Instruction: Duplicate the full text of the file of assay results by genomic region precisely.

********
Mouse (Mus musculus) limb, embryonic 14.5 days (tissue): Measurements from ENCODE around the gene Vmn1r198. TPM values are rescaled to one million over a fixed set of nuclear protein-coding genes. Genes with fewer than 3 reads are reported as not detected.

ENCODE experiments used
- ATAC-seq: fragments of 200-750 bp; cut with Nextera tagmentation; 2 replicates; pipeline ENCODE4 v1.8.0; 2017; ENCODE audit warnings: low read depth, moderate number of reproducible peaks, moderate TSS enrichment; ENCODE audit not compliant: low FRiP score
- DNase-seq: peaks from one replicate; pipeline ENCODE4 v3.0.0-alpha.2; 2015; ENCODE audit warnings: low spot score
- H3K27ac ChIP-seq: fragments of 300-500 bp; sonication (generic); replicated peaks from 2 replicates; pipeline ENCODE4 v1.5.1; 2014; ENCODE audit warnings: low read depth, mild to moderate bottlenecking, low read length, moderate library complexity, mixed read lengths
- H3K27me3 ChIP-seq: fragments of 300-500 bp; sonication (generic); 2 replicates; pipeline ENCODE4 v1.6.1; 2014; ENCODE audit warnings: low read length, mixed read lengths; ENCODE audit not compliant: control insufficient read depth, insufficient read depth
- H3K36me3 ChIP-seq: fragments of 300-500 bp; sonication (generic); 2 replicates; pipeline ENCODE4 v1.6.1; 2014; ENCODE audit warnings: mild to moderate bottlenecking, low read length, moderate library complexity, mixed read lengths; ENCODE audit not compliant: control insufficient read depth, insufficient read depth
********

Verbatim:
Mouse (Mus musculus) limb, embryonic 14.5 days (tissue): Measurements from ENCODE around the gene Vmn1r198. TPM values are rescaled to one million over a fixed set of nuclear protein-coding genes. Genes with fewer than 3 reads are reported as not detected.

ENCODE experiments used
- ATAC-seq: fragments of 200-750 bp; cut with Nextera tagmentation; 2 replicates; pipeline ENCODE4 v1.8.0; 2017; ENCODE audit warnings: low read depth, moderate number of reproducible peaks, moderate TSS enrichment; ENCODE audit not compliant: low FRiP score
- DNase-seq: peaks from one replicate; pipeline ENCODE4 v3.0.0-alpha.2; 2015; ENCODE audit warnings: low spot score
- H3K27ac ChIP-seq: fragments of 300-500 bp; sonication (generic); replicated peaks from 2 replicates; pipeline ENCODE4 v1.5.1; 2014; ENCODE audit warnings: low read depth, mild to moderate bottlenecking, low read length, moderate library complexity, mixed read lengths
- H3K27me3 ChIP-seq: fragments of 300-500 bp; sonication (generic); 2 replicates; pipeline ENCODE4 v1.6.1; 2014; ENCODE audit warnings: low read length, mixed read lengths; ENCODE audit not compliant: control insufficient read depth, insufficient read depth
- H3K36me3 ChIP-seq: fragments of 300-500 bp; sonication (generic); 2 replicates; pipeline ENCODE4 v1.6.1; 2014; ENCODE audit warnings: mild to moderate bottlenecking, low read length, moderate library complexity, mixed read lengths; ENCODE audit not compliant: control insufficient read depth, insufficient read depth